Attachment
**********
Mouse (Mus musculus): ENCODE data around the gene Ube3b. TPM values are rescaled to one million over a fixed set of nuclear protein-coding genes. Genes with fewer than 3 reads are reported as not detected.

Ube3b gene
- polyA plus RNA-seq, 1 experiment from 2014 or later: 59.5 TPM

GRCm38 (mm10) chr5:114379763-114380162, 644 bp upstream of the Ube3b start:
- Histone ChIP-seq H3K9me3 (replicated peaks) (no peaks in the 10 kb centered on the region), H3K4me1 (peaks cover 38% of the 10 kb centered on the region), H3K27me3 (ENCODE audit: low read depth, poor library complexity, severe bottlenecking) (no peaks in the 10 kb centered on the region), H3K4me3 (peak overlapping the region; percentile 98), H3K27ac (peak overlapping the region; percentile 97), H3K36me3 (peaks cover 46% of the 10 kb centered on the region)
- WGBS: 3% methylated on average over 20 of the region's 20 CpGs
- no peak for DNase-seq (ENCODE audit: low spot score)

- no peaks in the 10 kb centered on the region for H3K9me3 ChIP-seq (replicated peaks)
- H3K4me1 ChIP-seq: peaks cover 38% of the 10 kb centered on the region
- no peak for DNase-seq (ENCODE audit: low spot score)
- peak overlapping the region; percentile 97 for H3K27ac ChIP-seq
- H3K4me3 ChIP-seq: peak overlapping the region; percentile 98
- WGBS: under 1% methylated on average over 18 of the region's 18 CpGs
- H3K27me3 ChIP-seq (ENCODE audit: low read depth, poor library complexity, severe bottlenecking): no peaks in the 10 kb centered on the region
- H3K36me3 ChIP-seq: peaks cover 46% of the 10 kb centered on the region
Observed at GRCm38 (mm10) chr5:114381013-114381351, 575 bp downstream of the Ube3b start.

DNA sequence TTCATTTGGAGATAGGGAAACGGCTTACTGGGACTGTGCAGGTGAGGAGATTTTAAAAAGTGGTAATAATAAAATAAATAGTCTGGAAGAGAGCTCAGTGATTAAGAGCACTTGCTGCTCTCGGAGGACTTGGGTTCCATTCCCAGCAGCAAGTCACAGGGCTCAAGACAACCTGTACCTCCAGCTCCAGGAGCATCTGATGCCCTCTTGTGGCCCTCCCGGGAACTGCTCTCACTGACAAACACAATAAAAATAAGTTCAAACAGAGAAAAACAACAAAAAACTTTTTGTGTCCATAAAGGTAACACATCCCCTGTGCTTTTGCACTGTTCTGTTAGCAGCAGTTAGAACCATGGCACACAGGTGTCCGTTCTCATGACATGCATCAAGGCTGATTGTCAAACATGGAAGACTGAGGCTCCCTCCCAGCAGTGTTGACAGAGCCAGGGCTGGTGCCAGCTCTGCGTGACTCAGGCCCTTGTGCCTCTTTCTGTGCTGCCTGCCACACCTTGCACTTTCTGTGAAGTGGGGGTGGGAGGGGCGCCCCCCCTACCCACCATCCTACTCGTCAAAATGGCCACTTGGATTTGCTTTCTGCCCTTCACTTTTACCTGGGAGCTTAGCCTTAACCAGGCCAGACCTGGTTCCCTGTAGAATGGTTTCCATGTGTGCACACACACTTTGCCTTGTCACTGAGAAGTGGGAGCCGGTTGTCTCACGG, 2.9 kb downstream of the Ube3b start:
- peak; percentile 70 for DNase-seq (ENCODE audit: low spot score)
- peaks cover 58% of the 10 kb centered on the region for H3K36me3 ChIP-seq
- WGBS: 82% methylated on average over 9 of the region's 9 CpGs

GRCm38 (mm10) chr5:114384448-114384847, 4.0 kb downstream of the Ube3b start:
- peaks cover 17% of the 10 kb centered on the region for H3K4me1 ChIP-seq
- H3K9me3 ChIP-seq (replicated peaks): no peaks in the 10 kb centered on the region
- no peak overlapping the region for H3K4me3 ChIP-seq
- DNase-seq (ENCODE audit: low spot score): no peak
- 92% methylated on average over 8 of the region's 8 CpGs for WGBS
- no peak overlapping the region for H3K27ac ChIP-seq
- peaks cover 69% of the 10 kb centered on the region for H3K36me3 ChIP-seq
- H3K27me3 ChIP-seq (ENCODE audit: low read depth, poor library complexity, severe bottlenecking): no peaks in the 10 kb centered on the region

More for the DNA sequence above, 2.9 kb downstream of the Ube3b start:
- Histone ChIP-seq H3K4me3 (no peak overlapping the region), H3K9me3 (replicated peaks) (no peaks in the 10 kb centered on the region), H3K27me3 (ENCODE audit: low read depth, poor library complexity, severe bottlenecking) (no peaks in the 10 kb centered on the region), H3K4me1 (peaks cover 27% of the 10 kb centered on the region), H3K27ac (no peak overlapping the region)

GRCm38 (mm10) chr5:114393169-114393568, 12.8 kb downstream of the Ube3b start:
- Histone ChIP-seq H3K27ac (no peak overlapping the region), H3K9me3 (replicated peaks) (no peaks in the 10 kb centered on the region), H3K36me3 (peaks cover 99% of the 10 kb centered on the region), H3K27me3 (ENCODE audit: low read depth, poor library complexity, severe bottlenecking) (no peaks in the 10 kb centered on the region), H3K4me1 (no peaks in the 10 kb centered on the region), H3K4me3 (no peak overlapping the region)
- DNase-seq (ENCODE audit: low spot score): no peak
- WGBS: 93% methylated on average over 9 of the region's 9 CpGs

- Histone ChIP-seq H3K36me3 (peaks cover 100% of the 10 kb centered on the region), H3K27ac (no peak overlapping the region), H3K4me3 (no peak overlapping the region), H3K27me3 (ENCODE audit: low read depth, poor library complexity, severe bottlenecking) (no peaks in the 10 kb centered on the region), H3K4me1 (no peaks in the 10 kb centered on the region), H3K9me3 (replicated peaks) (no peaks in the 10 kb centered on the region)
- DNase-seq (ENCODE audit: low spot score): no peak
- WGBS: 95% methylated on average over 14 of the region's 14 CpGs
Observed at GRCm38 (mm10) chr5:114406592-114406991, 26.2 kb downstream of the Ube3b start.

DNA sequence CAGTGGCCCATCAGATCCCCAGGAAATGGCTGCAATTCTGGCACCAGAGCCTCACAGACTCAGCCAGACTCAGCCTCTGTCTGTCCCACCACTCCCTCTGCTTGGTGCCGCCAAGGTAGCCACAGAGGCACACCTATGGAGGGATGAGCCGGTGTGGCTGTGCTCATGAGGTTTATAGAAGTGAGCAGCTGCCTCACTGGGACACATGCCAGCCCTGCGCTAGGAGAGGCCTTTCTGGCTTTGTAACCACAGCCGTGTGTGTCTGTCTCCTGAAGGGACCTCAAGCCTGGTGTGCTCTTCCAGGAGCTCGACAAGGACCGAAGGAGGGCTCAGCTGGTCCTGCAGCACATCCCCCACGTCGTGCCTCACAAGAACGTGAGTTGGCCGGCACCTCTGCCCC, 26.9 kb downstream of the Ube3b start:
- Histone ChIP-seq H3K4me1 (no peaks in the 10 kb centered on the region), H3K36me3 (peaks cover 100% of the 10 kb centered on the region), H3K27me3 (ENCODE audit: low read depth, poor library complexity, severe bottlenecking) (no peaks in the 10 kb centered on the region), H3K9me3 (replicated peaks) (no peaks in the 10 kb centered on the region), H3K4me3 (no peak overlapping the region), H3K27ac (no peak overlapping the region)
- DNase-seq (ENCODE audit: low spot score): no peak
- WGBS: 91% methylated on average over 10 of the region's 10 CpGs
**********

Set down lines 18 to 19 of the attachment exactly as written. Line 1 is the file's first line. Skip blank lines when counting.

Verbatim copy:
- peak; percentile 70 for DNase-seq (ENCODE audit: low spot score)
- peaks cover 58% of the 10 kb centered on the region for H3K36me3 ChIP-seq